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Malaysian Teacher Sells Milo After Work, Raises Concerns Of Growing Income Gap



Source: @sassylemonlima

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If there is one thing we can all agree on, is that our incomes have yet to catch up with the considerably higher cost of living in most urban areas of Malaysia. As a consequence, many Malaysians have been driven to take up a variety of measures, such as joining the gig economy or running a small business alongside their own day jobs to keep abreast.

Just recently, netizen @sassylemonlima, also known as Aminah Farid, took to sharing how her 53-year-old mother operates a small business selling Milo to schoolchildren to supplement her income as a teacher during the day. Working as a Montessori teacher during the day, Aminah’s mum eventually came to the realisation that her pay as a teacher simply could not keep pace with her family’s expenditure.

As such, Aminah’s mother, who is also a single parent, took it upon herself to start a cash business of her own by joining the food and beverage industry via Milo, whom she obtained a license from to start selling beverages. In speaking with WORLD OF BUZZ, she shared that her mother has been running this humble business for over three years now.

As one can imagine, starting a business in the food and beverage industry is far from easy. Being 53-years-old, Aminah’s mum, Shafinaz, faces all the challenges that come with operating her business on her own.

“She has to do everything on her own from making the Milo to selling it, not to mention, the weight of the tong Milo also boleh tahan berat.”

This is on top of the fact that Shafinaz also has to juggle her responsibilities as a teacher during the day. While business has been brisk for the most part over the past three years, the current pandemic has impacted sales considerably, what with a lack of business from school children who are her target market, as schools had been closed for the duration of the MCO period.

With her perseverance and determination to supplant her income with a business of her own, the story of Aminah’s mum has resonated with many Malaysians across social media. While she does not refute the fact that her mother continues to be an inspiration for her with her strength and insistence on being independent, Aminah stresses that her mother’s predicament is also indicative of a systemic problem with income disparity in the country.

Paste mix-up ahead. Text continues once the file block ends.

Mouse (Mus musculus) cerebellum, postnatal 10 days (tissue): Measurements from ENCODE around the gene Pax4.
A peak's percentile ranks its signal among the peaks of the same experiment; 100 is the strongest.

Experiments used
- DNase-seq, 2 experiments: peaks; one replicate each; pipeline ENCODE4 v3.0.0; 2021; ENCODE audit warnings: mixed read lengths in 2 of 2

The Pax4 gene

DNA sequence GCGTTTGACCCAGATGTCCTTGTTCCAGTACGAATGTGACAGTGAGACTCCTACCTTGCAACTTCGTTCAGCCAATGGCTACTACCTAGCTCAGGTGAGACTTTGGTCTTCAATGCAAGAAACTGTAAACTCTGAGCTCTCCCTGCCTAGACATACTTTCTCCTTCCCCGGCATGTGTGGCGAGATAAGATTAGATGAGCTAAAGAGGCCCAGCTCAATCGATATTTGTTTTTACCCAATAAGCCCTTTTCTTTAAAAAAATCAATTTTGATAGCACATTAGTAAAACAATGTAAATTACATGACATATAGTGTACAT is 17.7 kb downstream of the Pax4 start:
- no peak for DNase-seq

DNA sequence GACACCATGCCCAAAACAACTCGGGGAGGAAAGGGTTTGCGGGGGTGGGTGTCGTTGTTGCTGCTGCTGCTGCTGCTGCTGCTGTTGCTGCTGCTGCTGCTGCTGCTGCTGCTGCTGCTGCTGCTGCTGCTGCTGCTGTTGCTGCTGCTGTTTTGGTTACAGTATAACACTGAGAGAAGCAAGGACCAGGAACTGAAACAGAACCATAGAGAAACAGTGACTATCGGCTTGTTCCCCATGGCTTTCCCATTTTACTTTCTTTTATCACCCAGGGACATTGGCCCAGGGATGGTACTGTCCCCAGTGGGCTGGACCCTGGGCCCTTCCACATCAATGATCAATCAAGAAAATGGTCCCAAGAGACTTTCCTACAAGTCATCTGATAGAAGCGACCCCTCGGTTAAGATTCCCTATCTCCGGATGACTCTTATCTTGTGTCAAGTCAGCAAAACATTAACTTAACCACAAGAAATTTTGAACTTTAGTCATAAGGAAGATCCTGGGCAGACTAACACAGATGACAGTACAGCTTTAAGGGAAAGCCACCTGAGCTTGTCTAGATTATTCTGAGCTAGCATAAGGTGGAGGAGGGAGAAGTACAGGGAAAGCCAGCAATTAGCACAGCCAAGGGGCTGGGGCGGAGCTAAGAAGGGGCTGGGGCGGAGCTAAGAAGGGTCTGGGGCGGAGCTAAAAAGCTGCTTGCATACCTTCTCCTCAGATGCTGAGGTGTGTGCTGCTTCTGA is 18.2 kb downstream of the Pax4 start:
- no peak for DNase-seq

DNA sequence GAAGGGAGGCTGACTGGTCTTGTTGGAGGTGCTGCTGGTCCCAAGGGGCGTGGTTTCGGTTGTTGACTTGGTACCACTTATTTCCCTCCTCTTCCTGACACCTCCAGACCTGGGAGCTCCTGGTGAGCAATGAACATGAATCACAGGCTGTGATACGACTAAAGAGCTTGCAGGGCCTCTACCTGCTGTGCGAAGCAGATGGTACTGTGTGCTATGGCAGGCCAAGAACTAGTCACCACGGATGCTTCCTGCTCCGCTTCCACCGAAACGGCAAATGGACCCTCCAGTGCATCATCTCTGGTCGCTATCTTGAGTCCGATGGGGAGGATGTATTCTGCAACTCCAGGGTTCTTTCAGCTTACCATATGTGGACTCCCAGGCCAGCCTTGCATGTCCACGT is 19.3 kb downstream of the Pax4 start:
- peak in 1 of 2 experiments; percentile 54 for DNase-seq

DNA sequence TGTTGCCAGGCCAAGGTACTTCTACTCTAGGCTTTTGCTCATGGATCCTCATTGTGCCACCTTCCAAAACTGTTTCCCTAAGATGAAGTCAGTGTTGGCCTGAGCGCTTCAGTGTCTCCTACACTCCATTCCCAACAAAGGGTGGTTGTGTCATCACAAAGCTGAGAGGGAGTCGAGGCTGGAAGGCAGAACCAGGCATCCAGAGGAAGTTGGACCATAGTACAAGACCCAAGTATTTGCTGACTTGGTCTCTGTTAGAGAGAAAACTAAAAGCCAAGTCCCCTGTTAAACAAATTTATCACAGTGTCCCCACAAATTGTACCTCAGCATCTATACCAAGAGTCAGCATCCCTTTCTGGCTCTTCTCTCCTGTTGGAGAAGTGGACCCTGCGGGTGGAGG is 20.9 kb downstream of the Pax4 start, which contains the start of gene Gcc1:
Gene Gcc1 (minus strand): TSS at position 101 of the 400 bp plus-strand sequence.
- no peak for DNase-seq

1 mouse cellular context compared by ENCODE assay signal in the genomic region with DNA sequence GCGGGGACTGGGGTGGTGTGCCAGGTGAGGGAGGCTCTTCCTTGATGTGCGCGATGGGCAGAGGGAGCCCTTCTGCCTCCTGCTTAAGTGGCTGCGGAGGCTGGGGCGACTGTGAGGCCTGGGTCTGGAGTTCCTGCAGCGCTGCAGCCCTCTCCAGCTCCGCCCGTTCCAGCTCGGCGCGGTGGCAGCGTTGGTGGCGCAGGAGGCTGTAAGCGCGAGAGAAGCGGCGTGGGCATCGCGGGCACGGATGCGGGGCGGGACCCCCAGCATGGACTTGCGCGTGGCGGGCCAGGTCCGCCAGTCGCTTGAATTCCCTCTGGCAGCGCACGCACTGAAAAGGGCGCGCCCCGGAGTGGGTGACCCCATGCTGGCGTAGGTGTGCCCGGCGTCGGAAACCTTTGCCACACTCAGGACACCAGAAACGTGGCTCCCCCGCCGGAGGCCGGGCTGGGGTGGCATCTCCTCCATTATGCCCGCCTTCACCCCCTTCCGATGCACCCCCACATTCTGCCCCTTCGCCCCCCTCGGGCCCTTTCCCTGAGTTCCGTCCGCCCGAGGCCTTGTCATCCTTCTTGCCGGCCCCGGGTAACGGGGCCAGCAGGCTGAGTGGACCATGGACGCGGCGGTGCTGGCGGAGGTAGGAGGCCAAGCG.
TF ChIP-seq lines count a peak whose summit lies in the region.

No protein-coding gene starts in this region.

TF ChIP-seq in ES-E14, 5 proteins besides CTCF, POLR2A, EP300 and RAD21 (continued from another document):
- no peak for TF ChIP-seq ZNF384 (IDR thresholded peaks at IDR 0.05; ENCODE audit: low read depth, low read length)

“While my mom’s story may come off as a feel good story, please be reminded that people are not supposed to work two jobs to survive.” she notes.

She also goes on to mention that many other people may also be living under similar circumstances as a result of this wage gap.

Not too long ago, the Department of Statistics Malaysia (DoSM) had just revised Malaysia’s Poverty Line Income (PLI) to RM2,208, after 15 years. This would suggest that the rate of poverty in Malaysia has risen from 0.4% in Malaysia in 2019 to 5.6% in 2020. Coupled by the nation’s historical Gini coefficient results, which is used to measure income disparity within a country’s population, we are beginning to see a widening of the income gap in the past 5 years.

For reference, Malaysia’s Gini coefficient last year was set at 0.407, an increase of 0.008 percentage points from 0.399 in 2016. A Gini coefficient value of 0 means that everyone is earning the same amount.

As more and more Malaysians begin facing the harsh realities of an economy that has been severely affected by the ongoing pandemic, it is crucial to keep in mind that increasing discrepancies of income may eventually lead to more families slipping under the poverty line, should the right public policies not be set in place. For the record, Malaysia’s revised minimum wage, which has been enforced in February of this year, stands at only RM1,200, far below the new Poverty Line Income of RM2,208.

Regardless of which, Aminah remains thankful for her mother’s strength and being the very reason why she continues to strive for her own independence, both mentally and financially, to this very day.


Also read: Malaysian Poverty Benchmark Revised After 15 Years, Now At RM2,208

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